is having a killing due to the weak Euro vs the Deutsche Mark would have been).
This creates rising profits and taxes.
People will shift their money overseas and into stocks as they always do -
just look at 2003 - 2006. So yes, you should hedge the Yen.
I guess the "nice part" of this reflation will be short, followed by massive
dumping of the bonds into the central banks hands. What happens then is
hard to know (political decisions), but I would guess, they will let the interest
rate rise at a rate slower than inflation is, so to get rid of the debt and never
default technically (rising government income, faster than rising debt service).

The money will find its way into the real estate, of course, but "normally" later on,
as inflation picks up and loans are cheap. The banks (local) are very levered to the
real estate.
The local companies - are mostly not internationally owned - sell around book value,
with generally little debt and lots of cash (depending on the sector). This is after
the long bear market (kontratieff winter) typical.

I own: JP 1615 (banking sector etf)
JP 8622, 8614, 8625 brokerage shares, selling for around 0,33x tangible book,
mostly cash. Only Toyo (8614) has english annual reports. simple and short.
They were loosing money, but turned positive in q4. Peak earnings from 2006
were around 50% of current share prices. You can do the math what happens
when the business picks up.
Share count is lower now, due to buybacks.
More international are: Daiwa, Mizuho, Nomura. Selling below book, but lots of different
stuff on the balance sheet.

I see the cash rich balance sheets as a cushion - as is now evident.
Companies in Japan generally never liquidate, they bleed cash and wait
for the cycle to turn, so they can stay in business.
All that cash cushions you now, later it will find its way into stocks, etc.
The stocks will - in my view - only rise, when the earnings come in, as
was in 2006. Until then they can hold through.

Financials will do well since they are most levered to inflation - rising assets.
THis is the reverse of what happened in 2008 in the US.
Just imagine 30% higher assets and run the numbers in a banks balance sheet.
THe insurers would suffer, however, in rising inflation.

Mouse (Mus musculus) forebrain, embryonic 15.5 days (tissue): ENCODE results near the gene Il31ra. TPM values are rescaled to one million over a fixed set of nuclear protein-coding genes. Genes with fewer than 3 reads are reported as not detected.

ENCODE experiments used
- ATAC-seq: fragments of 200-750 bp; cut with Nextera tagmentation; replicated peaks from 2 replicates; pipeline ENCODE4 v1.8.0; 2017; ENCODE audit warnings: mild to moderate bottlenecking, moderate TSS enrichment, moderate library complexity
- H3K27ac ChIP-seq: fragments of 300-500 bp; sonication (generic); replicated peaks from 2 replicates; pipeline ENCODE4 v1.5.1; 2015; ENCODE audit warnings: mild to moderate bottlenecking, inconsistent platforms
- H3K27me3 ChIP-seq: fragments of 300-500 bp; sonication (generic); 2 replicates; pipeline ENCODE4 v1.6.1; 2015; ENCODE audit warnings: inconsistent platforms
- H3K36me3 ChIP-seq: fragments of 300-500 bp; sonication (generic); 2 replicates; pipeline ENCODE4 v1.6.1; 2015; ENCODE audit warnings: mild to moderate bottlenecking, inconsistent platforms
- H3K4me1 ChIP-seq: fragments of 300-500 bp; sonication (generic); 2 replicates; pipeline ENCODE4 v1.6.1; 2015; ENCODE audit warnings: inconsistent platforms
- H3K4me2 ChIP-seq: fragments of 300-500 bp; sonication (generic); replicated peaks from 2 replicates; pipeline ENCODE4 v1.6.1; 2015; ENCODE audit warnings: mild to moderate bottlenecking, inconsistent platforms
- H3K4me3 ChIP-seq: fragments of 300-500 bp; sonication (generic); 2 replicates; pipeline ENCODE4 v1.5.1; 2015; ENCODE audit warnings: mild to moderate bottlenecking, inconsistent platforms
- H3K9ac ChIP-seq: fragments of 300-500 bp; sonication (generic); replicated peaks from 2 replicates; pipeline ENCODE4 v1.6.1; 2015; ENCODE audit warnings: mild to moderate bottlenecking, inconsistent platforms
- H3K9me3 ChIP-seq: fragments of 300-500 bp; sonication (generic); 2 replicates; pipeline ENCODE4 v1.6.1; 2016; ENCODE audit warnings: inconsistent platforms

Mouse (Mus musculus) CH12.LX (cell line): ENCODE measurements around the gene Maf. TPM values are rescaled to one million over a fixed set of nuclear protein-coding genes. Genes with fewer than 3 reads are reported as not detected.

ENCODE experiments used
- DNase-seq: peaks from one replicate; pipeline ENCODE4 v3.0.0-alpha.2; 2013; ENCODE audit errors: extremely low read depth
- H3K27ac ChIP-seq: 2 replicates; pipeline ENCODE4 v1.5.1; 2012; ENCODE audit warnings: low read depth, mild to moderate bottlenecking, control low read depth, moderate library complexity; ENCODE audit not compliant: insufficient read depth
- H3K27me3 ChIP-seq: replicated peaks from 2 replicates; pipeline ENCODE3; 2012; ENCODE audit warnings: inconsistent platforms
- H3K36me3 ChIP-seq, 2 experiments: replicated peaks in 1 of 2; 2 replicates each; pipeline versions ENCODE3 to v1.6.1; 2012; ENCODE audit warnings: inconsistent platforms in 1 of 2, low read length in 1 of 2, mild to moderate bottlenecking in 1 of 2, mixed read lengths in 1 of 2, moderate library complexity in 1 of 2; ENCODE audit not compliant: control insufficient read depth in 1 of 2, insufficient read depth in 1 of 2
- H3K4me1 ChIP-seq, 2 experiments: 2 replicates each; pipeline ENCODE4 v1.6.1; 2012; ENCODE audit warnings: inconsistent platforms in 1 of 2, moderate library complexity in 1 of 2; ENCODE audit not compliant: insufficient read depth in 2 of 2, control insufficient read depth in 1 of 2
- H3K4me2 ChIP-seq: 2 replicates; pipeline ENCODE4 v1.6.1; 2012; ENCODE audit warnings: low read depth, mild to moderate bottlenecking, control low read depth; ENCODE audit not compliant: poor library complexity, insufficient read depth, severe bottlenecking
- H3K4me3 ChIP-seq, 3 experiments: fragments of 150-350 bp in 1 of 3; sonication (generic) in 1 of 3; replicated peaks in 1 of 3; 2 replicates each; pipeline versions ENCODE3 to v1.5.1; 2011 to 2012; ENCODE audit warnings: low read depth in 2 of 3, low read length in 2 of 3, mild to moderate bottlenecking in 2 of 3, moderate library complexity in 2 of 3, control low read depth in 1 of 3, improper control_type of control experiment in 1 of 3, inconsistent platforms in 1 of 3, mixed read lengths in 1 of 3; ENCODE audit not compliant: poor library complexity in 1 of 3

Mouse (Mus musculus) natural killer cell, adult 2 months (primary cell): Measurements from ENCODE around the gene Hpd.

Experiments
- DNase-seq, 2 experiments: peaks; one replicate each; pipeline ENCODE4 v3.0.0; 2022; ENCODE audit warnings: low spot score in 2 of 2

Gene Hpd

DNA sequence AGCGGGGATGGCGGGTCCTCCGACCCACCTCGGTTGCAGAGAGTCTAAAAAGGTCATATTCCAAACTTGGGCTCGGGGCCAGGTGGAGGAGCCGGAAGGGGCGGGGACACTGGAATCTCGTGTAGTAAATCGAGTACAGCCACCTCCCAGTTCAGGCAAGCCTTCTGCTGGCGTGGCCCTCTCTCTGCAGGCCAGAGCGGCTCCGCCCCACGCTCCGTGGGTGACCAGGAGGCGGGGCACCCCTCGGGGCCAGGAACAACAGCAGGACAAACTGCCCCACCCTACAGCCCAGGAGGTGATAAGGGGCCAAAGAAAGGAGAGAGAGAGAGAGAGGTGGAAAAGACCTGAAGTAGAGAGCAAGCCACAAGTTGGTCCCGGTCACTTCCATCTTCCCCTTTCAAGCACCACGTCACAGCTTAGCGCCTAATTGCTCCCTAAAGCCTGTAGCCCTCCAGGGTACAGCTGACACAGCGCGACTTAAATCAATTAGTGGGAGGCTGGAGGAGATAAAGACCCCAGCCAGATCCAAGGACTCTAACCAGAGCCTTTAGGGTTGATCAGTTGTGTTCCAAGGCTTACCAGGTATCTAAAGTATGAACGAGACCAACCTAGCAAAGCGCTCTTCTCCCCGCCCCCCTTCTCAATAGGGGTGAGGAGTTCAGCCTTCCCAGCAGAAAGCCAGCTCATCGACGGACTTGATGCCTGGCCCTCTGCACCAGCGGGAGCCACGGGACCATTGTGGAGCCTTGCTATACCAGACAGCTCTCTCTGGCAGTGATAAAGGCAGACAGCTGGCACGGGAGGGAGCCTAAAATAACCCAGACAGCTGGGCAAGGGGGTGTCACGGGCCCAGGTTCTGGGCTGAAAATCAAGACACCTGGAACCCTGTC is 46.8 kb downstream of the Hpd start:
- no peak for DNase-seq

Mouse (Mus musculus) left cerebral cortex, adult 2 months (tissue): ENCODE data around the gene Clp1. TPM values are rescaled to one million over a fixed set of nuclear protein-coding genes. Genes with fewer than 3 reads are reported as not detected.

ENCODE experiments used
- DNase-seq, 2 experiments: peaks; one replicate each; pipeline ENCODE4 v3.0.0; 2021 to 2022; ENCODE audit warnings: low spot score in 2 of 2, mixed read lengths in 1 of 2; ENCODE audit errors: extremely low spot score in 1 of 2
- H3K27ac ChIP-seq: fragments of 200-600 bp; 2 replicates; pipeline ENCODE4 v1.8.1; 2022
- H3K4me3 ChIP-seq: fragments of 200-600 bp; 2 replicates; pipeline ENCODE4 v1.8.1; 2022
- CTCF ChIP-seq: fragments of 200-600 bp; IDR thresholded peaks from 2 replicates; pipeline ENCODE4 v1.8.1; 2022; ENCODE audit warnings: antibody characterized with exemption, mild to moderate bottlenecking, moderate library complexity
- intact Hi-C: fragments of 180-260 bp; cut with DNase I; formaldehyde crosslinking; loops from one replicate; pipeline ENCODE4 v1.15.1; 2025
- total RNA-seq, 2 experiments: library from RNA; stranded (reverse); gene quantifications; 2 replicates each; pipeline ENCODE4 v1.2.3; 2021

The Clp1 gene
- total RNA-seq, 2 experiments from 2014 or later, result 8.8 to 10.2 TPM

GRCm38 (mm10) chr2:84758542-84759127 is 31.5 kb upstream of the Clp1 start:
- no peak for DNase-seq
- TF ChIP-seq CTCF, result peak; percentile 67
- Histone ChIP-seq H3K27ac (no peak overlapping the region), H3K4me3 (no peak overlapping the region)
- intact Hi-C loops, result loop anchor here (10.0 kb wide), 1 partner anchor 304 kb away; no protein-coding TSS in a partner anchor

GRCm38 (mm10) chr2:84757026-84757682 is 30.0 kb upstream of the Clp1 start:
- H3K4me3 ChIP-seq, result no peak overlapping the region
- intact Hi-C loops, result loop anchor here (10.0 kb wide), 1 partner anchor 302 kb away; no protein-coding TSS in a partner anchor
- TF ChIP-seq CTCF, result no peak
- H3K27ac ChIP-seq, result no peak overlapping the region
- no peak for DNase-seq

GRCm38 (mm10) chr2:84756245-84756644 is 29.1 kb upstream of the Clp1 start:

I think the broker shares are exceptional bargains here, once in a decade or so,
they could easily go up 5 to 10 times. And they tend to raise dividends and
buyback stock when they make dough, this will be a catalyst of its own.

dolce

MrB

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Re: 7893 JP - Pronexus Inc
« Reply #12 on: March 19, 2011, 04:36:01 AM »
"Also then, the Yen will fall"
Against what?

dolce2think

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Re: 7893 JP - Pronexus Inc
« Reply #13 on: March 28, 2011, 03:25:07 AM »
Mr B,

the Yen will certainly fall against hard assets, but I think your question
relates more to whether it will fall against other currencies, especially the USD.
I would suspect, that the Yen will fall towards 100 to 120 Yen per Dollar over
the next 3 years - baring a USD meltdown.

The banking and brokerhouse shares are levered to this reflation wave and will
rise much more than the Yen should fall. If you were to play safe you could hedge
50% to your home currency.

I am also long the Nikkei futures, holding the margin (without leverage) in my base currency.

It is interesting to see that McIlvaine bought into Monex (JP:8698), as it is selling
below book value and profitable, due to its low cost structure. The other more
traditional brokers are much cheaper - because they have not been profitable.
But once the masses come back into the market, I think they will "demand"
"consulting" - i.e. investment tips - as they always have.

dolce